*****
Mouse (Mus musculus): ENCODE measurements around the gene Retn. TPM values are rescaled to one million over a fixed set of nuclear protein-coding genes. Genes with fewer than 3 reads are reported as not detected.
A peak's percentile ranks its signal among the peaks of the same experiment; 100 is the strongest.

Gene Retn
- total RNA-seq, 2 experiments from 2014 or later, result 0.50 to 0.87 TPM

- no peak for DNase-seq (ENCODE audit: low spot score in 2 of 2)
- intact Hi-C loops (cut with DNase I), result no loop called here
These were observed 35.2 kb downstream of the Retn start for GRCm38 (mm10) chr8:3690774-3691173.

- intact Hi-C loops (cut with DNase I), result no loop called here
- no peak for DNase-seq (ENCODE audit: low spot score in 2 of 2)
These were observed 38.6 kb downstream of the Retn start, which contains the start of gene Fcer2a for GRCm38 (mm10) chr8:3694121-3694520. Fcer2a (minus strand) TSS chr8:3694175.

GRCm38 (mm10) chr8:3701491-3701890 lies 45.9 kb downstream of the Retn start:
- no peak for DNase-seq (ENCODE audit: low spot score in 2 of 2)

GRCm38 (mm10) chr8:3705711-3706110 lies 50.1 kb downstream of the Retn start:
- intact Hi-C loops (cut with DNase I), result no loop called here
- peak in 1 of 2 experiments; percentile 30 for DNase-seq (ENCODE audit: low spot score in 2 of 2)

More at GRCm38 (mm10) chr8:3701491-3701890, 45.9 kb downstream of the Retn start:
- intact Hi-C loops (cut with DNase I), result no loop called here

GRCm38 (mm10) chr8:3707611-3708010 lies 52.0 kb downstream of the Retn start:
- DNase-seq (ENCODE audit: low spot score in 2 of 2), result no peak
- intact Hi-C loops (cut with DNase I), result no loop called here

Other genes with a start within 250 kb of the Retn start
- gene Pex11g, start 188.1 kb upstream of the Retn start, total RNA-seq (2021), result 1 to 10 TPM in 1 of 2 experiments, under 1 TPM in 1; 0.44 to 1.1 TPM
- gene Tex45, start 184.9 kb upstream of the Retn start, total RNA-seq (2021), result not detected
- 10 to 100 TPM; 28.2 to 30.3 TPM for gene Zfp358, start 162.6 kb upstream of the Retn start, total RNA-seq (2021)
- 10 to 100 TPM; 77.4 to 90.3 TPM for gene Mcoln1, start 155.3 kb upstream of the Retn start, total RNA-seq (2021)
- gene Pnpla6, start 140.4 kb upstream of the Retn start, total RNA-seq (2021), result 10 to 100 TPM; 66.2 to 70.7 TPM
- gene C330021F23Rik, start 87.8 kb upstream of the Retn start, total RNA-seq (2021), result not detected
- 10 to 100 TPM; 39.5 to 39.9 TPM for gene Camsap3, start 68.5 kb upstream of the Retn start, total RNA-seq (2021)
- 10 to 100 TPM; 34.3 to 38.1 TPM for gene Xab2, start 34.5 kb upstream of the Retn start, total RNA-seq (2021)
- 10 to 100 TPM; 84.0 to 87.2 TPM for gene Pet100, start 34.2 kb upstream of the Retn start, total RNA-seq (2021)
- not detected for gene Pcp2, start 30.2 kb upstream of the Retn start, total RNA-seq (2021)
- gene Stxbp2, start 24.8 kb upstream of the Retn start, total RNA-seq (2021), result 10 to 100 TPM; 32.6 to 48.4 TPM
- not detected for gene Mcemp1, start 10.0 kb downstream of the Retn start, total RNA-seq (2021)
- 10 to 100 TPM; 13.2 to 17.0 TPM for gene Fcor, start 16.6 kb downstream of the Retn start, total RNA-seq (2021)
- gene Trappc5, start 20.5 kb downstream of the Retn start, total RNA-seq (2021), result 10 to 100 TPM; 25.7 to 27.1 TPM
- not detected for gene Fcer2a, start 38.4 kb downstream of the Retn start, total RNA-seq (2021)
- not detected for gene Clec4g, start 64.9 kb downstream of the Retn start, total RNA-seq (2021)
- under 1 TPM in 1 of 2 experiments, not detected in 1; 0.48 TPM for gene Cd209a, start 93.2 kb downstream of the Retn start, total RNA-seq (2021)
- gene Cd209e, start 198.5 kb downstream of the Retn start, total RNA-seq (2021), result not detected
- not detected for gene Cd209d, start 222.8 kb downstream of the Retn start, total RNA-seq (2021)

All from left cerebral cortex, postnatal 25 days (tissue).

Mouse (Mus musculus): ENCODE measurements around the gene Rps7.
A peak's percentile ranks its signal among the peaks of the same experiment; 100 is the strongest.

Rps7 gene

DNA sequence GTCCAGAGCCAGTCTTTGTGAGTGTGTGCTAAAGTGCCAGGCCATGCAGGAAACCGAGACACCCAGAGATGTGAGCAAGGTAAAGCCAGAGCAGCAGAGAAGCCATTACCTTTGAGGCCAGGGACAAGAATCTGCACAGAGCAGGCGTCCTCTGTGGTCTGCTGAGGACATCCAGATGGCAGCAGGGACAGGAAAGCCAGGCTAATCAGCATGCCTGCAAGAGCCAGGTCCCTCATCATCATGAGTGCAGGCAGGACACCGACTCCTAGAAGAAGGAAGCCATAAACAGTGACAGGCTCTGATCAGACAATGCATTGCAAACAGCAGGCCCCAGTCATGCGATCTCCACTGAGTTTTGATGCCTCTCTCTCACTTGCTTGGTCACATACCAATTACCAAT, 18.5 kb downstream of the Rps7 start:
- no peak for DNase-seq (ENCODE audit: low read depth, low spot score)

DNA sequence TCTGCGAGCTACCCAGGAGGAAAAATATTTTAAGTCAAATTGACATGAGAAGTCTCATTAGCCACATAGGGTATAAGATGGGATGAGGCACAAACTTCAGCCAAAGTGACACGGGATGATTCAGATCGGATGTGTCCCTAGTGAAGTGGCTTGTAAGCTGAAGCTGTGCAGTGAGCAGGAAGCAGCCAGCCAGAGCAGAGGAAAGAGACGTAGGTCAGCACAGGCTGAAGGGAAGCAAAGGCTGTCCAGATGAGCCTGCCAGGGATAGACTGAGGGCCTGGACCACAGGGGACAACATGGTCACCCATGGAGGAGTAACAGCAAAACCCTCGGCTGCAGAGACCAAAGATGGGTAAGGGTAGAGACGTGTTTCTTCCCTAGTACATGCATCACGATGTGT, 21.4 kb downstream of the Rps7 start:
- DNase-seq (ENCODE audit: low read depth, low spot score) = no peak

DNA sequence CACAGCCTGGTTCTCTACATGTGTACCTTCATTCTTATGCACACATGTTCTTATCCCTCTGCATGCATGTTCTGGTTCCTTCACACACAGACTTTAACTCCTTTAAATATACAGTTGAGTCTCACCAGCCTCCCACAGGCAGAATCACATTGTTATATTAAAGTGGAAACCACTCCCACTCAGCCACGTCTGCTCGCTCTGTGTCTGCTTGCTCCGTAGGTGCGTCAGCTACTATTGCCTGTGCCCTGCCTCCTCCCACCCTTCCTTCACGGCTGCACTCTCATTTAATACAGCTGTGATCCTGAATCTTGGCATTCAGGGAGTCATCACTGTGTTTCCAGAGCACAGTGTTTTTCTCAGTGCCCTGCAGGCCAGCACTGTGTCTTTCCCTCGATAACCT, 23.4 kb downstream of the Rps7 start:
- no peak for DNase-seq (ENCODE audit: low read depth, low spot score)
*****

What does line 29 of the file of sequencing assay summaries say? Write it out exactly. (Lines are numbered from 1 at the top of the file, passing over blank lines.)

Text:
- 10 to 100 TPM; 34.3 to 38.1 TPM for gene Xab2, start 34.5 kb upstream of the Retn start, total RNA-seq (2021)